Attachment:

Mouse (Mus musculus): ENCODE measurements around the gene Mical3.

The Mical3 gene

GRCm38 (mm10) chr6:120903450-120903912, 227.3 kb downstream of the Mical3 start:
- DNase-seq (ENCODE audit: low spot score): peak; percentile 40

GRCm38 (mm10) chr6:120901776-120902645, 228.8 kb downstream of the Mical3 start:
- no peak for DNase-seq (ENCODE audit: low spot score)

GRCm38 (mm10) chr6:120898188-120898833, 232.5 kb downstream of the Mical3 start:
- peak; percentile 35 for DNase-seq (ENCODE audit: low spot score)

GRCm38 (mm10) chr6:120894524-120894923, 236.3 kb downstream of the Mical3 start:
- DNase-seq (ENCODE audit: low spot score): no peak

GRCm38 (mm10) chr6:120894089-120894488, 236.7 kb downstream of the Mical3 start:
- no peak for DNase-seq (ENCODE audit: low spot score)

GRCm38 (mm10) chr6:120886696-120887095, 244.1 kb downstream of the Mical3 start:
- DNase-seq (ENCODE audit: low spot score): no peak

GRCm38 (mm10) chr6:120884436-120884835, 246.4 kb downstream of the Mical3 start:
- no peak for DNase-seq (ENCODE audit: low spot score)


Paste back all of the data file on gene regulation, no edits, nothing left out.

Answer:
Mouse (Mus musculus): ENCODE measurements around the gene Mical3.

The Mical3 gene

GRCm38 (mm10) chr6:120903450-120903912, 227.3 kb downstream of the Mical3 start:
- DNase-seq (ENCODE audit: low spot score): peak; percentile 40

GRCm38 (mm10) chr6:120901776-120902645, 228.8 kb downstream of the Mical3 start:
- no peak for DNase-seq (ENCODE audit: low spot score)

GRCm38 (mm10) chr6:120898188-120898833, 232.5 kb downstream of the Mical3 start:
- peak; percentile 35 for DNase-seq (ENCODE audit: low spot score)

GRCm38 (mm10) chr6:120894524-120894923, 236.3 kb downstream of the Mical3 start:
- DNase-seq (ENCODE audit: low spot score): no peak

GRCm38 (mm10) chr6:120894089-120894488, 236.7 kb downstream of the Mical3 start:
- no peak for DNase-seq (ENCODE audit: low spot score)

GRCm38 (mm10) chr6:120886696-120887095, 244.1 kb downstream of the Mical3 start:
- DNase-seq (ENCODE audit: low spot score): no peak

GRCm38 (mm10) chr6:120884436-120884835, 246.4 kb downstream of the Mical3 start:
- no peak for DNase-seq (ENCODE audit: low spot score)